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4.35 | 8 ratings | 1 review
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Album · 2012

Filed under Power Metal


1. Rest in Peace (6:25)
2. Ala Germanica (4:05)
3. Prince of the Cheruscer (4:38)
4. Dusk Awaiting Dawn (5:23)
5. Breeding Hate (4:25)
6. The Seeress Tower (6:33)
7. Varus (4:30)
8. The Tribes United (4:08)
9. Ghost of Freedom (5:00)
10. Furor Teutonicus (4:08)
11. Vae Victis (4:26)
12. Requiem (5:19)

Total time: 59:00


- Michael Seifert / Vocals
- Oliver Geibig / Guitars
- Stephan Karut / Guitars
- Tomi Göttlich / Bass
- Matthias Karle / Drums

- Verena Geibig / Vocals (Backing)
- Phil Möhler / Vocals (Backing)
- Nils Friedchen / Vocals (Backing)
- Michel Schmied / Vocals (Backing)
- Marcel Rudert / Vocals (Backing)
- Jörg Kuhlmann / Piano (Track 12)
- Holger Sturm / Narration (Track 2)

About this release

Released by Massacre Records, October 26th, 2012.

Thanks to adg211288 for the addition and DippoMagoo for the updates


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Specialists/collaborators reviews

Arminius: Furor Teutonicus (known herein as simply Arminius) is the sixth full-length album by German heavy/power metal act Rebellion. It was released in 2012. Rebellion have returned with this album with I guess odds stacked against them as on December 30th 2010 60% of the band’s line-up decided to leave the band to pursue other ventures, including co-founder and main music writer Uwe Lulis, leaving just bassist Tomi Göttlich and vocalist Michael Seifert to carry on the band. This could have easily been the end for Rebellion, but the two pressed on, and throughout 2011 new band members joined up and finally, three years since their last album, the mouthful that was Arise: From Ginnungagap to Ragnarok - History of the Vikings Volume III (2009), Rebellion is back, and they’re moving on from the Viking theme that drove their last three albums to the Romans.

But with their main music writer departed from the band it is fair to wonder if Arminius will still sound like Rebellion. Thankfully it does, although my initial thoughts were that the band has taken their music in a more traditional heavy metal direction rather than the power metal that they are most associated with. Kicking off the album is a rather slow-paced song, Rest in Peace, which is a rather different song for Rebellion. In some ways it’s very folk influenced, or at least the main melody is. Vae Victis, later in the album, also explores this influence to a much lesser extent. More notably though, the song doesn’t have a trace of power metal about it, although ultimately this is a good thing for the album, as the slower pace gives it a sort of building up feel to it, so by the time Ala Germanica kicks in with a more familiar Rebellion sound, it packs a serious punch, and it’s at this moment where there is no room to doubt it any longer, Rebellion is back and believe it or, even Uwe Lulis’ loss doesn’t seem to have really phased them.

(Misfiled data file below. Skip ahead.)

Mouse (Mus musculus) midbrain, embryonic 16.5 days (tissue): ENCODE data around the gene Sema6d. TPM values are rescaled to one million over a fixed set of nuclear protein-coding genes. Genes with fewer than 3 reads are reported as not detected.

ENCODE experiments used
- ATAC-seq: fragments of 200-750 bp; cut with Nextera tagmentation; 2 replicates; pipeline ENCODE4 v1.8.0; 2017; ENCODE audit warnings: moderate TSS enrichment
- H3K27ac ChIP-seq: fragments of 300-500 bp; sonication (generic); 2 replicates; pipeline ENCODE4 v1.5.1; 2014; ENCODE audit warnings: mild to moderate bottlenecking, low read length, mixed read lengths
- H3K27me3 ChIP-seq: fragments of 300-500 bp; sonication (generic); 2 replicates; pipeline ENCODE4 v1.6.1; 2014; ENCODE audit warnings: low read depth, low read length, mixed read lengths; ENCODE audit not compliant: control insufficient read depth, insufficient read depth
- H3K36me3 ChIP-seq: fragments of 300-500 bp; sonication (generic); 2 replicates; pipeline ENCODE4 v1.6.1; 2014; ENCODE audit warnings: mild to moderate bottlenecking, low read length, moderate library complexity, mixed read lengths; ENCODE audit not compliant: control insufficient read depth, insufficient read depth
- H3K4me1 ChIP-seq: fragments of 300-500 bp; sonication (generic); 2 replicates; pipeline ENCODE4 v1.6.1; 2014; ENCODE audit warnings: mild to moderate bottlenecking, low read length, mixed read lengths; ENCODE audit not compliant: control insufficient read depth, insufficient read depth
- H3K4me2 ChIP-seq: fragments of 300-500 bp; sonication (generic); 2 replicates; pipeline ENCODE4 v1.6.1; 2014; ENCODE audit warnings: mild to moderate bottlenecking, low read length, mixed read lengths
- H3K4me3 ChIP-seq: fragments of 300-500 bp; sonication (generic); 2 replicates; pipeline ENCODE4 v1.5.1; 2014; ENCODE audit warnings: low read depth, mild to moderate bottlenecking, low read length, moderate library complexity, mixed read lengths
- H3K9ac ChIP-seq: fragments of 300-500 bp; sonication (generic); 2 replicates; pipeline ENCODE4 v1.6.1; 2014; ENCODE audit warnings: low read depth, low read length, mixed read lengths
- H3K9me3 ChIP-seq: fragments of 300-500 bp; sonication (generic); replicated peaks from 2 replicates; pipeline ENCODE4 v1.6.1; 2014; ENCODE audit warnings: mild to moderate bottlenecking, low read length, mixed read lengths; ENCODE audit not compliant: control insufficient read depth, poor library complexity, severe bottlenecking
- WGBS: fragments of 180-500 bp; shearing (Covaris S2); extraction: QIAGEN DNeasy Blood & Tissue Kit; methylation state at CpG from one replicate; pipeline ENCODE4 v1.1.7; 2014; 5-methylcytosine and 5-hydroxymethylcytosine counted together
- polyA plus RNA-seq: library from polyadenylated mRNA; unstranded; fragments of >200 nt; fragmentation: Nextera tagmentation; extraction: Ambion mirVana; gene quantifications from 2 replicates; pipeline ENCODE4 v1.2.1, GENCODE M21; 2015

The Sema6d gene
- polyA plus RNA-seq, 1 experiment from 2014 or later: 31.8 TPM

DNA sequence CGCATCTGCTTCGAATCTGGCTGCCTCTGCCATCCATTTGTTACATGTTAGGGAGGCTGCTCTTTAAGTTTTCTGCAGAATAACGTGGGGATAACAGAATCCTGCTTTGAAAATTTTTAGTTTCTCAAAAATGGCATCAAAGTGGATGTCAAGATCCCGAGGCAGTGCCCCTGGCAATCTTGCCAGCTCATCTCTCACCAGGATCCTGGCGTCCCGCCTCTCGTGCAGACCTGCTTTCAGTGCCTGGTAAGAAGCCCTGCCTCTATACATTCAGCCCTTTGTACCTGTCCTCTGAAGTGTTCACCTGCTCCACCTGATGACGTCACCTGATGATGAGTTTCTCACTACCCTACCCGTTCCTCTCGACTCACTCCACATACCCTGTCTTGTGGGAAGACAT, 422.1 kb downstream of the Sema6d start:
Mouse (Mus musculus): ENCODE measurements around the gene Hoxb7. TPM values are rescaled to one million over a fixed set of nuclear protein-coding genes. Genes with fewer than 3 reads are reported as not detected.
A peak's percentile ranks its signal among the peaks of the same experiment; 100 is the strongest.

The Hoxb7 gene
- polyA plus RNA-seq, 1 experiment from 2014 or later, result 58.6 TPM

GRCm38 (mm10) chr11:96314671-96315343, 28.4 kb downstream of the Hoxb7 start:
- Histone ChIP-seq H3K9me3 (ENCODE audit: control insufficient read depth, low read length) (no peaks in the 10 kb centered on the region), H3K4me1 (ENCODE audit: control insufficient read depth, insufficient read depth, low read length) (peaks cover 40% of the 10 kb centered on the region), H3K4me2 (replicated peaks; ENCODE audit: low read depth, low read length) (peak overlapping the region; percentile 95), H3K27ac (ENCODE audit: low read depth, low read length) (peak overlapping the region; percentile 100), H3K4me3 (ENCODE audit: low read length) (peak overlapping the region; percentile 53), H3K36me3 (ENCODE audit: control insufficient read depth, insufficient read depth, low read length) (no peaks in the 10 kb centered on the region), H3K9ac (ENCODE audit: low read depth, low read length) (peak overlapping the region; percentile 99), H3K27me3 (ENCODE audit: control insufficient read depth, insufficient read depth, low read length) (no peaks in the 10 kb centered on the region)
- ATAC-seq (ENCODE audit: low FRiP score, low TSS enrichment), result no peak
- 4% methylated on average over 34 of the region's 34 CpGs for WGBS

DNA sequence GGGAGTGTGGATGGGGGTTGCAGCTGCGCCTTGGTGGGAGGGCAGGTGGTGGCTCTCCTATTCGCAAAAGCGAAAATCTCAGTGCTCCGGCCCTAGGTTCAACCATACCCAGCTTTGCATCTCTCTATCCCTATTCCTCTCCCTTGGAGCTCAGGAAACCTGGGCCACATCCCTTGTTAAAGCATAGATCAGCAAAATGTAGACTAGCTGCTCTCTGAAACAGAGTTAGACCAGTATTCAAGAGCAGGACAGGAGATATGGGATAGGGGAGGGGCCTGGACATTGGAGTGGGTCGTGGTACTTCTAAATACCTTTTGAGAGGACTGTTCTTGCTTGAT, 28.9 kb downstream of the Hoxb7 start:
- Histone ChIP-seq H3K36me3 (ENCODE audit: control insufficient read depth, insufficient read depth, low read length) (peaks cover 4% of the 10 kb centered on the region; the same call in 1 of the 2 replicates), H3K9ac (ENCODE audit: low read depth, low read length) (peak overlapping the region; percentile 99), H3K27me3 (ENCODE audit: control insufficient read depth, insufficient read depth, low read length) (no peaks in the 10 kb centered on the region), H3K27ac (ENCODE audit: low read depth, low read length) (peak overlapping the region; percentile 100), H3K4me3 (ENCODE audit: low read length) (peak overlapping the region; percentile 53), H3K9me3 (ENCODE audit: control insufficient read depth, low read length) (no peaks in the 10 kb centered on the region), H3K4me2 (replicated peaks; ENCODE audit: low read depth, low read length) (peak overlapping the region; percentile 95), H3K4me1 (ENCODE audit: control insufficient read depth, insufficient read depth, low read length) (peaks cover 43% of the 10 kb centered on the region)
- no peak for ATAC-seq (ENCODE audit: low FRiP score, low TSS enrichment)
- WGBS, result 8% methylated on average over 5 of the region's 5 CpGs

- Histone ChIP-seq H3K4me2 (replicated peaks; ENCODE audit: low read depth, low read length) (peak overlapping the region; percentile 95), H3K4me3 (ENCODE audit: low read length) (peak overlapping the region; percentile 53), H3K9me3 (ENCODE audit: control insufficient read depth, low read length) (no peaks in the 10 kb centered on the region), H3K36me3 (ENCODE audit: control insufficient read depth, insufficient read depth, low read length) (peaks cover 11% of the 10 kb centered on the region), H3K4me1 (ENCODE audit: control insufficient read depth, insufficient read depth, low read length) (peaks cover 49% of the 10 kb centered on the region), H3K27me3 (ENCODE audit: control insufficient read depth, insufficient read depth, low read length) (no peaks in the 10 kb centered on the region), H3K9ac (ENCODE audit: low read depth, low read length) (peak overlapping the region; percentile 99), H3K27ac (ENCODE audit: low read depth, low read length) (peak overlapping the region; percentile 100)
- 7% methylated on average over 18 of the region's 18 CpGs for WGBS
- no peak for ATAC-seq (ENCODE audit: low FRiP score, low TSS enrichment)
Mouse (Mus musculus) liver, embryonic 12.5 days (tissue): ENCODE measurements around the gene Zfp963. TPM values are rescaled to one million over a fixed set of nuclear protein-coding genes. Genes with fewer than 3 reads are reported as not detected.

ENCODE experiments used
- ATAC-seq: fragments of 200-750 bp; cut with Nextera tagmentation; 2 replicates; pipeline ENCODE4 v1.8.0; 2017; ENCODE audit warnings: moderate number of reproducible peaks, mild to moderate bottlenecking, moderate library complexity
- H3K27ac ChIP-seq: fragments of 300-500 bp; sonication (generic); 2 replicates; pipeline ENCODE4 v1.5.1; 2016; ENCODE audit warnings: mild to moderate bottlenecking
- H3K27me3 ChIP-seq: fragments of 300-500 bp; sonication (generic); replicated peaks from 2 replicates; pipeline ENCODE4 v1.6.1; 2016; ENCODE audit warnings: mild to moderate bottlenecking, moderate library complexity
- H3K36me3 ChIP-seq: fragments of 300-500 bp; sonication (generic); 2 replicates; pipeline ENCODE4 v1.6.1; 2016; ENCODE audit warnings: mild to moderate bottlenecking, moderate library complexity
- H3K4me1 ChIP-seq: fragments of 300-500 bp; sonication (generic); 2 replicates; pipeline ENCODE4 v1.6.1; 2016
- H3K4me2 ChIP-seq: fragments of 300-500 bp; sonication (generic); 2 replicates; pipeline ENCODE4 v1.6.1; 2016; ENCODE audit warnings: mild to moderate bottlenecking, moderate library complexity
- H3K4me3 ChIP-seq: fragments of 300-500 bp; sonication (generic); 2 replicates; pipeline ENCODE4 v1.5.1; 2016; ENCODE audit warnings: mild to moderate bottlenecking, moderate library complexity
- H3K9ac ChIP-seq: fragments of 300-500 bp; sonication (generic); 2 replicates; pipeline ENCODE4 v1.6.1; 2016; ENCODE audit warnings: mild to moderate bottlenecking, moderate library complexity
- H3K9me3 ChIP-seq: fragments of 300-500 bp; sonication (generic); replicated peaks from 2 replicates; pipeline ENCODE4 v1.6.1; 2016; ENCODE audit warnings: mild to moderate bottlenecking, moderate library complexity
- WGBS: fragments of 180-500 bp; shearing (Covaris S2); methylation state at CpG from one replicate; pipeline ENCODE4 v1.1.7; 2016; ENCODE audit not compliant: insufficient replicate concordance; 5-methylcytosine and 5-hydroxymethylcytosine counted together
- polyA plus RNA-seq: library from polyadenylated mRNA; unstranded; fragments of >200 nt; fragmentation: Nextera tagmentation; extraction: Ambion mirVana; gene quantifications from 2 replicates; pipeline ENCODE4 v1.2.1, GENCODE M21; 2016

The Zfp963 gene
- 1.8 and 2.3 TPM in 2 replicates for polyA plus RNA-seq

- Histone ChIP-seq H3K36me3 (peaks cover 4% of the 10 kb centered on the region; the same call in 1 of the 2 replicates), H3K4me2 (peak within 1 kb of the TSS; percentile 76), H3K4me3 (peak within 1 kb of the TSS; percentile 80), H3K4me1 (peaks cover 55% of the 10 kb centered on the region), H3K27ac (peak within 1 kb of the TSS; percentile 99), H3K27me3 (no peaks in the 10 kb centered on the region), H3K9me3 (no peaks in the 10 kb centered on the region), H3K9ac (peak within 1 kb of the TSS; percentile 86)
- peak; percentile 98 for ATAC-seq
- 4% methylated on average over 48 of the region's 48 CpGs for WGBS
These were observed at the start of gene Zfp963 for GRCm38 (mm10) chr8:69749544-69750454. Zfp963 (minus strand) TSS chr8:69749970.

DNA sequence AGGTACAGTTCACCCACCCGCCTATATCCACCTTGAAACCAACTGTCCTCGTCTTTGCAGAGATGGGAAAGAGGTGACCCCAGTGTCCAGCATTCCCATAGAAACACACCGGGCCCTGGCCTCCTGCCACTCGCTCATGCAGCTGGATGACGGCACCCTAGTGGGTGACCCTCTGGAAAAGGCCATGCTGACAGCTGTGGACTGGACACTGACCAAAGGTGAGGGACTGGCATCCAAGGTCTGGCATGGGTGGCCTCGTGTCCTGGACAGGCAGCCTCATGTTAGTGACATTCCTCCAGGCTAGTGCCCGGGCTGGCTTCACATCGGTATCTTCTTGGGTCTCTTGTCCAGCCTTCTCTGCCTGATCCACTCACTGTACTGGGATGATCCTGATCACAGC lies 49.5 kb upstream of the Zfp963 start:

My thoughts about the album’s genre aren’t entirely misplaced though. Arminius features a much more balanced heavy/power metal sound compared to the prior Arise album or even compared to Miklagard - The History of the Vikings Volume II (2007). This is nothing new to the band though. They have always been a heavy power metal band and indeed some of the older releases have seen much more a balance between the two styles, especially Shakespeare's MacBeth - A Tragedy in Steel (2002) and Sagas of Iceland - The History of the Vikings Volume I (2005). Compared to the increasing more power metal dominate direction they’d been taking though, Arminius is more like a return to their roots album, although it does still feature elements of the more aggressive sound featured on Arise, particularly the vocals by Michael Seifert.

Michael Seifert I must say excels on this album. He’s long been a personal favourite of mine among power metal vocalists for his much more aggressive style than most use for the genre, while remaining very much a ‘clean’ vocalist even from Arise onwards where some of his lines approached growling. On Arminius though he delivers arguably his best performance yet, because it generally has everything he’s capable of. The roughest, near growling vocals, the powerful yet still clean vocals, and, during the surprising closing ballad of the album, Requiem, purely melodic vocals which show a whole different depth to the guy that you don’t normally hear.

If anything Arminius is a step down for the band compared to the last couple of albums, but since those last couple of albums were both masterpieces the fact that Arminius isn’t quite as good as them isn’t really an issue for me and honestly all things considered it is actually much better than expected since I was worried that the loss of Uwe Lulis would affect them. Clearly though, it hasn’t, as Arminius not only continues the band’s run of high quality albums, but as tracks like the aforementioned Rest in Peace and Requiem show, it breaks the band some new ground, while also delivering storming heavy/power anthems such as Ala Germanica, Breeding Hate, Prince of the Cheruscer and Ghost of Freedom of the like that their fans expect to hear.

Arminius is actually a lot more varied compared to Arise, so those that like albums to chop and change between ideas may actually prefer what Arminius has to offer, while those who liked the more single-minded focus on power metal and aggressiveness of Arise may not like it so much. Personally I think Rebellion are a band that excels at both approaches, and Arminius is yet another testament to the band’s abilities. It’s also ultimately a good thing that they don’t make their albums sound exactly the same every time. An exceptional grade rating is deserved.


(Originally written for Heavy Metal Haven (

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